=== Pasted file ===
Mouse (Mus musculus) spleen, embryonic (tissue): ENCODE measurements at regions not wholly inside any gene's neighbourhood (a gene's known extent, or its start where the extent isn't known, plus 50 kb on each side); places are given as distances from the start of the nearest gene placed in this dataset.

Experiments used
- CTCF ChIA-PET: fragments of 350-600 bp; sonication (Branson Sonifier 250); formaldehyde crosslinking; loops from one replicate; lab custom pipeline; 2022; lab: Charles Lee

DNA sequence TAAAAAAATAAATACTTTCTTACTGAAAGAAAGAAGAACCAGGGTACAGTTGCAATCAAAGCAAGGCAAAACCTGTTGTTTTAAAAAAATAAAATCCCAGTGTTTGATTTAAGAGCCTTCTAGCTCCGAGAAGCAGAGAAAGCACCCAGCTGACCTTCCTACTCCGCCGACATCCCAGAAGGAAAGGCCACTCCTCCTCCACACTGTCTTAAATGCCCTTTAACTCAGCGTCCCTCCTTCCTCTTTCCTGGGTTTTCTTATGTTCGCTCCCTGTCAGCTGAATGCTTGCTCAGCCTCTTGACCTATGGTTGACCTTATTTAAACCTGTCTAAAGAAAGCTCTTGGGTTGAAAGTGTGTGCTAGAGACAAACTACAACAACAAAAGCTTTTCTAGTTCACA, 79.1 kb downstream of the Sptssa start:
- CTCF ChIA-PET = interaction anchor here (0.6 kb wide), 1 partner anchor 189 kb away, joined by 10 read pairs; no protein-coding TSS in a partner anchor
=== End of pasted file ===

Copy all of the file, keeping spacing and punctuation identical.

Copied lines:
Mouse (Mus musculus) spleen, embryonic (tissue): ENCODE measurements at regions not wholly inside any gene's neighbourhood (a gene's known extent, or its start where the extent isn't known, plus 50 kb on each side); places are given as distances from the start of the nearest gene placed in this dataset.

Experiments used
- CTCF ChIA-PET: fragments of 350-600 bp; sonication (Branson Sonifier 250); formaldehyde crosslinking; loops from one replicate; lab custom pipeline; 2022; lab: Charles Lee

DNA sequence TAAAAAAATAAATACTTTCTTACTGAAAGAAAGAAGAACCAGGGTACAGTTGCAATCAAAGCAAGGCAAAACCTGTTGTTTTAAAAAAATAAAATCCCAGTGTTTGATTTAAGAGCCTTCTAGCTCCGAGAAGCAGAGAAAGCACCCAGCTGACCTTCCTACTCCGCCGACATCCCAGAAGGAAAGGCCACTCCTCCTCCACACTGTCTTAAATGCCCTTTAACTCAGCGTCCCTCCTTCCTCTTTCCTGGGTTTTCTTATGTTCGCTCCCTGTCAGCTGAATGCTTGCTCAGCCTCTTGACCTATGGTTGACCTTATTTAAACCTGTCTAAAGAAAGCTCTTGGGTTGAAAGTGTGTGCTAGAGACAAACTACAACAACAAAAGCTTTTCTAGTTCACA, 79.1 kb downstream of the Sptssa start:
- CTCF ChIA-PET = interaction anchor here (0.6 kb wide), 1 partner anchor 189 kb away, joined by 10 read pairs; no protein-coding TSS in a partner anchor